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A trip to the farm



It was a cool, drizzly morning in Whistler — not exactly the best conditions in which to make a trip to the farm. But as the bus full of Cornucopia attendees wound its way up the precarious Highway 99 towards North Arm Farm in Pemberton, the sun broke through the clouds, taking away a bit of the chill, and lifting our spirits.

We were taking part in the coveted “Chef’s Trip to the Farm,” which included a tour of a local farm, followed by a spectacular meal created out of on-hand ingredients from said farm, prepared by the sous chef of the Fairmont Chateau Whistler, Ben Pernosky.

The trip is normally held only once throughout Whistler’s epicurean festival, but this year, organizers managed to pull together a second tour, held on Monday morning following Cornucopia, when one would think most people have had their fill of culinary delight.

That clearly wasn’t the case for this group of enthusiastic foodies. About 15 of us arrived at North Arm Farm, which is owned and operated by Pemberton Mayor Jordan Sturdy, all-too ready and willing to tromp about in the mucky fields. And Sturdy was equally happy to oblige, gesturing around his 60-acre property, pointing out the plots containing everything from squash, gourds and pumpkins to blackberries, yellow raspberries, and these weird little things called crosnes. All are grown without herbicides, fungicides, insecticides, or petroleum-based fertilizers, and they are just awaiting their organic certification.

He also managed to infuse the discussion with a personal history of his farming education, garnering a few chuckles and questions from the curious culinary group as he told tales of failed cattle farming, their enormous pigs named Twinkie and Gloria, and the newest addition to the pen, Pemby.

Not all of the talk was light-hearted. Sturdy, as always, laid the facts on the table, explaining that about 60 per cent of crops are sold directly at the farm, 20 to 25 per cent at markets, and 15 per cent to restaurants. It’s pretty clear that farming isn’t an easy business — you’re at the mercy of weather, crop disease, and fluctuating market demand, all of which, when combined, make for a daunting business venture. But standing out in the fields in the fresh fall air, with snow-capped Mount Currie in the distance, it’s easy to see why you would want call this “the office.”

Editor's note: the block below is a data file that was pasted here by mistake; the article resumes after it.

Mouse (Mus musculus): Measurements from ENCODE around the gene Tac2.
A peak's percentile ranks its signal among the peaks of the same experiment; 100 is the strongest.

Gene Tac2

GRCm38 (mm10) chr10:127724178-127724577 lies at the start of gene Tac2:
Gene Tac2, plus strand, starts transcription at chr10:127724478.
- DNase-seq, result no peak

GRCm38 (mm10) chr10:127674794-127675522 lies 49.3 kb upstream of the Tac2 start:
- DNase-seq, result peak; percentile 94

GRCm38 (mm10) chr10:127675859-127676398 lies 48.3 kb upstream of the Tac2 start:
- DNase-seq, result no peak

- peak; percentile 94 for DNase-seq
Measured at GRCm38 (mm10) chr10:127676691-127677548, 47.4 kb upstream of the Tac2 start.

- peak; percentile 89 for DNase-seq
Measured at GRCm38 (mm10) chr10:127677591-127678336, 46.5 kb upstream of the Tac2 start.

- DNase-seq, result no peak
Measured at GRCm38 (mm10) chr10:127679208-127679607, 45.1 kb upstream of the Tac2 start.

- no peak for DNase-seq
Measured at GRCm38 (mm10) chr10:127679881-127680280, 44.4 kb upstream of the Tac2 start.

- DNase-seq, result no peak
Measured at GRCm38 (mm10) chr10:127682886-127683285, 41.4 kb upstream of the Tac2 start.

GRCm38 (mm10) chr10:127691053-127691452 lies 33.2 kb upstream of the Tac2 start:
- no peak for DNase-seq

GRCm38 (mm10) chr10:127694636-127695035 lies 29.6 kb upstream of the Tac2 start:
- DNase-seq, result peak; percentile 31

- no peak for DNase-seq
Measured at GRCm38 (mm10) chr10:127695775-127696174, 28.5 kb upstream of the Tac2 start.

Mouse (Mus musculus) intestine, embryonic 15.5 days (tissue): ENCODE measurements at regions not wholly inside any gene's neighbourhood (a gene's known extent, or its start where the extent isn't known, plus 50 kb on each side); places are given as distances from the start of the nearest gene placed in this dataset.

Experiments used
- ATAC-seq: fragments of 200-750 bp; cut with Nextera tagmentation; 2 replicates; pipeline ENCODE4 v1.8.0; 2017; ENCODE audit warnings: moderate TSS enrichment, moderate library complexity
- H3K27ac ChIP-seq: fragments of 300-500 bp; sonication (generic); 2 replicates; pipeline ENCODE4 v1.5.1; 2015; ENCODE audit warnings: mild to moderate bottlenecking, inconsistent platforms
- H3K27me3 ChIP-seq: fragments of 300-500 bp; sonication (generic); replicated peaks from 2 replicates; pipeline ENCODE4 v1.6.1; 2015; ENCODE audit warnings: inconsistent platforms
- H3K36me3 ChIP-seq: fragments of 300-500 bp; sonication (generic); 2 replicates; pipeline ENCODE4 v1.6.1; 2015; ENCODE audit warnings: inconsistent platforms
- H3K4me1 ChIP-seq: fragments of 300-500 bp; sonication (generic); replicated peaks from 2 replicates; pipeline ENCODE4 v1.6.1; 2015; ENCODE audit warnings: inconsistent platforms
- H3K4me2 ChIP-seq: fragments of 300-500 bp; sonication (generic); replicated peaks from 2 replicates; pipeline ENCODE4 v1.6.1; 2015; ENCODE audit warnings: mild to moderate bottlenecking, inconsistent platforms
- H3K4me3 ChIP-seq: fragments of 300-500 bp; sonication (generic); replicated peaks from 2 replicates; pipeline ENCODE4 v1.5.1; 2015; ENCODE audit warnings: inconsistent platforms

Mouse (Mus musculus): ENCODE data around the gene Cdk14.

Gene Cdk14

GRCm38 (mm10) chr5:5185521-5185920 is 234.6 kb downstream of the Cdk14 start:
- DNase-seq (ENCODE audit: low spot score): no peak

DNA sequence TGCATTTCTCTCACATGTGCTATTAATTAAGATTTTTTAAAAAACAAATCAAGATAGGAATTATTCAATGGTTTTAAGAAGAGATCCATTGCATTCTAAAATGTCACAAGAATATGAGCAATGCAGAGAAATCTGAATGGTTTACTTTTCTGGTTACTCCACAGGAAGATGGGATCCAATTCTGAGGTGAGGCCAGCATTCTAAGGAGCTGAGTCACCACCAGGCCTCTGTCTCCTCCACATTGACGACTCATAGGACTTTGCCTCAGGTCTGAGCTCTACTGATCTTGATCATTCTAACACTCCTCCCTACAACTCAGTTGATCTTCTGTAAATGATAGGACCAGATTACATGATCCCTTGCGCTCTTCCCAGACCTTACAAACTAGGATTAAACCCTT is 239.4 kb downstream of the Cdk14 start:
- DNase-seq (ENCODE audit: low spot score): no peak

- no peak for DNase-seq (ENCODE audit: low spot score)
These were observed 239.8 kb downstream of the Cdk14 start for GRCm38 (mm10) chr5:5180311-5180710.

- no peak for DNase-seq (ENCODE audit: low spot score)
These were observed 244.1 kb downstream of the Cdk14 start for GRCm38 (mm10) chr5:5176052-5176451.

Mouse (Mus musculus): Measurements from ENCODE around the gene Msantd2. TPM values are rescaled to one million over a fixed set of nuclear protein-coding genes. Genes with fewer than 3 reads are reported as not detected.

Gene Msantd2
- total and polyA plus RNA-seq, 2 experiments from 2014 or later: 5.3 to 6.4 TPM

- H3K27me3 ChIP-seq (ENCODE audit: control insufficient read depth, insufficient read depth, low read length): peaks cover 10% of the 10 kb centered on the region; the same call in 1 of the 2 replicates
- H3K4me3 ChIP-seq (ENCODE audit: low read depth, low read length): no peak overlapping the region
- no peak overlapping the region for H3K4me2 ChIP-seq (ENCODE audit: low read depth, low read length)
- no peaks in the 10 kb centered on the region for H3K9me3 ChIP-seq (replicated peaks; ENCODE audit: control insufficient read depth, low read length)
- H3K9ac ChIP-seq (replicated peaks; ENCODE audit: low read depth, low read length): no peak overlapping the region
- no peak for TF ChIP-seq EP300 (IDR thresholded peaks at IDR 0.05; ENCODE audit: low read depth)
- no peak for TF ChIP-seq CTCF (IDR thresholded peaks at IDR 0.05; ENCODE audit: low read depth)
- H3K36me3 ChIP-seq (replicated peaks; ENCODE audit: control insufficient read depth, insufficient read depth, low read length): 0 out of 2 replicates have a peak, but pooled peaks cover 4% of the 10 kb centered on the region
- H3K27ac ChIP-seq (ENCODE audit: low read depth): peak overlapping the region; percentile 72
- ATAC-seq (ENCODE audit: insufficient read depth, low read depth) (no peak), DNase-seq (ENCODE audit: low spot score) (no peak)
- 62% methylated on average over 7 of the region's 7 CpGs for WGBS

After Sturdy had familiarized the group with some of the basics of local farming, and our feet were starting to get a bit numb, we headed back indoors to the kitchen in the farmhouse, where glasses of Sonora Ranch Cabernet Sauvignon and Chardonnay were waiting to help warm us up.

Chef Pernosky comfortably chatted with the crowd as he prepared the first dish, a peppered caramel pear stuffed with smoked pork rillette, surrounded by an earthy sunchoke soup and garnished with crisp sunchoke chips.

Next up on the menu was a truly decadent presentation of brown butter fried sable fish (my favourite), served with brandade (mashed salt cod) and cod foie (liver). The richness of the sable fish was a perfect balance for the delicate liver.

Eyes were agape when Pernosky pulled a pumpkin, stuffed with duck confit cassoulet (a rich, slow-cooked bean casserole), from the oven, ladled it onto plates, and carefully shaved pine mushrooms on top.

But my personal favourite dish of the day was the Pemberton beef Bolognese, served with perfectly prepared, fluffy potato gnocchi, and chanterelle mushrooms in a savoury sauce.

Finally, the decadent meal with local and provincial roots (both literal and figurative) wrapped up with a presentation of artisan cheeses, jellies, preserves and Terra breads, and a creative dessert dish of candied beets, carrot muffins, cream cheese ice cream and caramel prepared by pastry chef, Laurant Bernard.

And the Chef’s Trip to the Farm wasn’t the only Cornucopia event that placed an emphasis on local flavour.

The slow food market held at the Westin on Saturday morning was bustling with locals and tourists who were interested in sampling some local fare from the fields of Pemberton, the kitchens of Whistler and beyond.

While there was plenty of in-season produce, like potatoes, root vegetables, cheese, and tea available for purchase, the market was also a great opportunity to indulge your taste buds in a bit of everything. For $1 apiece, you could purchase tickets, which could then be exchanged at various booths for everything from a strawberry dipped in the chocolate fondue fountain, made with Whistler Chocolate, to a sampling of the ales and lagers from the Howe Sound Brewing Company, located in Squamish. Namasthé also had a table set up, so you could grab a cup of Mountain Mint tea to soothe the tummy after tasting at a few too many tables.